I compare most things to writing these days, mostly because most of my blogging involves writing about writing. So for those of you at the back not paying attention: pulling muscular grass out of a patio is a lot like writing a novel. And it’s almost exactly like writing the novel I’m wrestling with at the moment. I said I finished the patio in one day, but that’s not completely accurate. I finished 90% one weekend and the rest the following week. It was hard to get motivated because the patio was mostly clean and looked pretty good and we had somewhere to sit. But it wasn’t really finished and, to my surprise, once I got started the last 10% went pretty quickly. I’m currently at the 90% mark in my novel and can’t wait to see it done and dusted. I know how the story is going to end. I just have to pull out the remaining muscular grass so I can get to it. Plus there’s a strong possibility I may reward myself with a cheesecake**.

**With any luck, this cheesecake.

About P.A.Baines

P.A.Baines writes computer programs for a living but would much rather be writing Christian speculative fiction, which he does whenever he gets the opportunity. Educated in Africa, he is studying towards a degree in Creative Writing through Buckinghamshire New University in England. He enjoys asking "what if?" but is tired of how speculative fiction deals with religion in general and the God of the Bible in particular. His stories are for Christians who enjoy science fiction but who normally avoid the genre because of its tendency towards an atheistic world-view. His aim is to write entertaining and thought-provoking stories that stretch the imagination, but which keep God in His rightful place as Lord over all creation. P.A.Baines is British but currently lives in a small corner of the Netherlands with his wife and two children and various wildlife. He spends what little spare time he has keeping fit, watching films, and playing computer games with his children. He does most of his reading via audio books, which he listens to while commuting to and from work on his trusty bicycle. He speaks reasonable Dutch and is in the process of learning French.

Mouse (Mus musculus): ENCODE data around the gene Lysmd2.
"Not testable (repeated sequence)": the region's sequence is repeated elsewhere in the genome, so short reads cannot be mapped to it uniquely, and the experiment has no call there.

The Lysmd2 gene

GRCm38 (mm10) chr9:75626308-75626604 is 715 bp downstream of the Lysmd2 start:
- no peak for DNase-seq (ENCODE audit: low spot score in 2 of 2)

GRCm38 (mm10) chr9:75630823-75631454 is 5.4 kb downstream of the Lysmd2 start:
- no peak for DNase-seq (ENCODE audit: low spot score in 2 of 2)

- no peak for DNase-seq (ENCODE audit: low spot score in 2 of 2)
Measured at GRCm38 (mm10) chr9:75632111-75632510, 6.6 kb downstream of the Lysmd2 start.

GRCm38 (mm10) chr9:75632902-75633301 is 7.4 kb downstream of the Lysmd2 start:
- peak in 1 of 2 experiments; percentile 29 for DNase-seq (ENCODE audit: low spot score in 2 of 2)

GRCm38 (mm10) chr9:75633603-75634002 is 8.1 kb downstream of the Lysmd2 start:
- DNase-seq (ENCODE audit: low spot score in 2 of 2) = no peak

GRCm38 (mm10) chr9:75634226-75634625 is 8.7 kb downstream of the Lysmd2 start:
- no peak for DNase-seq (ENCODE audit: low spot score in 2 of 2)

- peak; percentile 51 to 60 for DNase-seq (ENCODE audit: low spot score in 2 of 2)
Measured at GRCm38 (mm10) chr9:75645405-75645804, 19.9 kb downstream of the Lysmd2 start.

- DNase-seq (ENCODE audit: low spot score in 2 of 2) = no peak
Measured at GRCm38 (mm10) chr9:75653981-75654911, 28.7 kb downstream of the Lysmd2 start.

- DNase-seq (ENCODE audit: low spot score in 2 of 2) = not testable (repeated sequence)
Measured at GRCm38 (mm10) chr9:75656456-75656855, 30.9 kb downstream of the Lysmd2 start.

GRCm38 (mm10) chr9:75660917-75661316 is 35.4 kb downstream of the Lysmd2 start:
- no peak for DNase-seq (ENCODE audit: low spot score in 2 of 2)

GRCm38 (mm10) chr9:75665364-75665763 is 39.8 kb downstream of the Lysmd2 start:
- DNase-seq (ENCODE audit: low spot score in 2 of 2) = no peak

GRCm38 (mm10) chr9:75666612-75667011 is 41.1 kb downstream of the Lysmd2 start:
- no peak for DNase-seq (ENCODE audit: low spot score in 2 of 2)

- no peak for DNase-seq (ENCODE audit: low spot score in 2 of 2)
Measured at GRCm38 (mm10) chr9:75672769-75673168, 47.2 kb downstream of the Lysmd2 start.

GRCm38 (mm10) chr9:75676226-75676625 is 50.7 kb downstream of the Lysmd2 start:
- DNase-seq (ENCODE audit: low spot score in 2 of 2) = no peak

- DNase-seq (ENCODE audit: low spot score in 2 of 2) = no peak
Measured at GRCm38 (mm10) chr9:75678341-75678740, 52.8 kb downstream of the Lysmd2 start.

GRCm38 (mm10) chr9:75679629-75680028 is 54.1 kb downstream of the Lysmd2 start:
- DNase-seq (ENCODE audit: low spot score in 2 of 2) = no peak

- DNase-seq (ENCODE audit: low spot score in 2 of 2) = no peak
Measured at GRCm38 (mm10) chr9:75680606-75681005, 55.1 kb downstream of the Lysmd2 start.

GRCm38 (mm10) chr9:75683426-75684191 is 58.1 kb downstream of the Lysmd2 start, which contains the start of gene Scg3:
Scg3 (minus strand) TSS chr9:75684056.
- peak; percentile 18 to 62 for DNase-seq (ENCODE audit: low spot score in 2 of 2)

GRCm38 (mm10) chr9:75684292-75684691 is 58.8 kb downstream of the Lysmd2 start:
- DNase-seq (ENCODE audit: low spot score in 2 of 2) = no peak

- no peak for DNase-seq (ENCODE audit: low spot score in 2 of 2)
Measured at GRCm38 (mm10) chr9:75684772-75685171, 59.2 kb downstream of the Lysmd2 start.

7 comments on “Grass, Steroids, and Perseverence

  1. Hm…think you could box up some of that grass and send it to Florida? My grass has the muscular equivalent of Spongebob Squarepants.

    The weeds, of course, are another story….

    • I should warn you, there’s a lot of it. There’s a small mountain in the corner from all the stuff I pulled out of the patio. And it’s started growing back again already (groan)!!

  2. In Kansas, we have Bermuda grass (also called buffalo grass, but oddly enough, not by Kansans). It grows with roots, seeds and suckers, loves temps in the 90s, clay soil and high humidity. It is impossible to get rid of without deadly chemicals and may be why God made buffalo so big. Much like bamboo and its only natural enemy – the panda.

  3. My Dearest Paul,

    I would like to caution you on trying to hurry the ending of your book. I just finished reading the end book in the trilogy of the Hunger Games. I loved the first two books and the first 3/4 of the third book, it seemed as though the writer was bored with the story and just put down anything to get it over with. It upset me terribly. I think that the ending to the book should be as interesting as the beginning. It left me feeling cold and not wanting to read another thing from the Author for fear of a repeat. I invested two and three quarters worth of books reading time. For me that’s a lot, because I am not a fast reader. I am a thorough reader. So I thought you might be interested in a readers pov. If not, then forget I said anything and enjoy your cheesecake LOL!

    • Hi Billie,

      No fear of rushing this ending. I intend to savor every word :-). This is the part I’ve been looking forward to because I know exactly how I want it to end. The big problem is finding the time, plus I really, really want to start reading Ocilla (sorry it’s taken so long, Diane).